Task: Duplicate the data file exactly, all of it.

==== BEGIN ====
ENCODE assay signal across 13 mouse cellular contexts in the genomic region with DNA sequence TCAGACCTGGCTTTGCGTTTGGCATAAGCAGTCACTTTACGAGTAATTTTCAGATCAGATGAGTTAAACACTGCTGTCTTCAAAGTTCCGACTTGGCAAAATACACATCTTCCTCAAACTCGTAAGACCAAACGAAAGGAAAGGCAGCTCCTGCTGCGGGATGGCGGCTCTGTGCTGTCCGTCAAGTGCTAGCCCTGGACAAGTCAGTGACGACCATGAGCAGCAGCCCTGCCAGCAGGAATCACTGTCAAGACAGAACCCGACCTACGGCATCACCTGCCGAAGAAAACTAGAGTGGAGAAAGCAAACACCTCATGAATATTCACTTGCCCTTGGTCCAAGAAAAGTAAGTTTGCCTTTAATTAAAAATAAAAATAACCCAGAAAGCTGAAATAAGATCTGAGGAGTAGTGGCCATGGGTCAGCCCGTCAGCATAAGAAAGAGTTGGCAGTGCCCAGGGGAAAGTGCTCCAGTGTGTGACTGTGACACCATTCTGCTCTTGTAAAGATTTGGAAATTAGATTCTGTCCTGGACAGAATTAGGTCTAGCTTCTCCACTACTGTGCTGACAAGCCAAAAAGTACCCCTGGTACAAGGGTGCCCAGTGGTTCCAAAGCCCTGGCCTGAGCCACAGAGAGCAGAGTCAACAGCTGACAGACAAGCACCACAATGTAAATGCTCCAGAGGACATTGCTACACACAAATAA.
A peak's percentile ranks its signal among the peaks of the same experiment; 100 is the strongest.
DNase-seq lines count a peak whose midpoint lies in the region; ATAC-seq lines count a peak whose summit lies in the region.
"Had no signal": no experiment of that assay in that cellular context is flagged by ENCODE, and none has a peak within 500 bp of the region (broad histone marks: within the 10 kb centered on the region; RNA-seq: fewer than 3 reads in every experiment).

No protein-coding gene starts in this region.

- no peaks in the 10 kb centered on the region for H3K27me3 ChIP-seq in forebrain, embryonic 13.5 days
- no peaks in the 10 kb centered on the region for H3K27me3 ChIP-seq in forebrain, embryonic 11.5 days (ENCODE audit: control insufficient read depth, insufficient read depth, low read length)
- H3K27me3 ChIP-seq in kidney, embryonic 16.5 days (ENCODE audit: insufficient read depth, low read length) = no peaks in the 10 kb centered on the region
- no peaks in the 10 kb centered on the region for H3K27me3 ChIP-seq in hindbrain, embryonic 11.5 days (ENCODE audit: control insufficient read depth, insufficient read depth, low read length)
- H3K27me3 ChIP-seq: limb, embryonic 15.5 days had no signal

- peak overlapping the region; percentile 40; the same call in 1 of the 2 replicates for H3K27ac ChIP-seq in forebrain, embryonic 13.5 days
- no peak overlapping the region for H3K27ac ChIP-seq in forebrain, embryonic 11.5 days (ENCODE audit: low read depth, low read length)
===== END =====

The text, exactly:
ENCODE assay signal across 13 mouse cellular contexts in the genomic region with DNA sequence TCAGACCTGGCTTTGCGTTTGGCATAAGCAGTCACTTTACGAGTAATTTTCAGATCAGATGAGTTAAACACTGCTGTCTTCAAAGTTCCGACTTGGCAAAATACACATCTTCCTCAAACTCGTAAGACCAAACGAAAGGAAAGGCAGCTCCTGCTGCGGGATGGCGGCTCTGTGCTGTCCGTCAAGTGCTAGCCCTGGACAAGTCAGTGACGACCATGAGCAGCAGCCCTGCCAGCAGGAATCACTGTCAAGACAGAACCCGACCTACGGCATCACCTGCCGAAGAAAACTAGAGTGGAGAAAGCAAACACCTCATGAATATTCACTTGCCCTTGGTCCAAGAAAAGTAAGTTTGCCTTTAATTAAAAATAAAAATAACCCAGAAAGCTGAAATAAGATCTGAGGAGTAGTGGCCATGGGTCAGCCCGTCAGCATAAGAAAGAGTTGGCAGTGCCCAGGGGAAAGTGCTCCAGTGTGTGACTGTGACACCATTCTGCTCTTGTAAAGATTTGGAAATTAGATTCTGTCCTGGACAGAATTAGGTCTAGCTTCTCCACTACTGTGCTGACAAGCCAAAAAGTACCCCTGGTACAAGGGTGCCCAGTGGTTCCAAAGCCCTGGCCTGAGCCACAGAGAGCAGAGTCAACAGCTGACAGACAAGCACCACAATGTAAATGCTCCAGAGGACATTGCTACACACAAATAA.
A peak's percentile ranks its signal among the peaks of the same experiment; 100 is the strongest.
DNase-seq lines count a peak whose midpoint lies in the region; ATAC-seq lines count a peak whose summit lies in the region.
"Had no signal": no experiment of that assay in that cellular context is flagged by ENCODE, and none has a peak within 500 bp of the region (broad histone marks: within the 10 kb centered on the region; RNA-seq: fewer than 3 reads in every experiment).

No protein-coding gene starts in this region.

- no peaks in the 10 kb centered on the region for H3K27me3 ChIP-seq in forebrain, embryonic 13.5 days
- no peaks in the 10 kb centered on the region for H3K27me3 ChIP-seq in forebrain, embryonic 11.5 days (ENCODE audit: control insufficient read depth, insufficient read depth, low read length)
- H3K27me3 ChIP-seq in kidney, embryonic 16.5 days (ENCODE audit: insufficient read depth, low read length) = no peaks in the 10 kb centered on the region
- no peaks in the 10 kb centered on the region for H3K27me3 ChIP-seq in hindbrain, embryonic 11.5 days (ENCODE audit: control insufficient read depth, insufficient read depth, low read length)
- H3K27me3 ChIP-seq: limb, embryonic 15.5 days had no signal

- peak overlapping the region; percentile 40; the same call in 1 of the 2 replicates for H3K27ac ChIP-seq in forebrain, embryonic 13.5 days
- no peak overlapping the region for H3K27ac ChIP-seq in forebrain, embryonic 11.5 days (ENCODE audit: low read depth, low read length)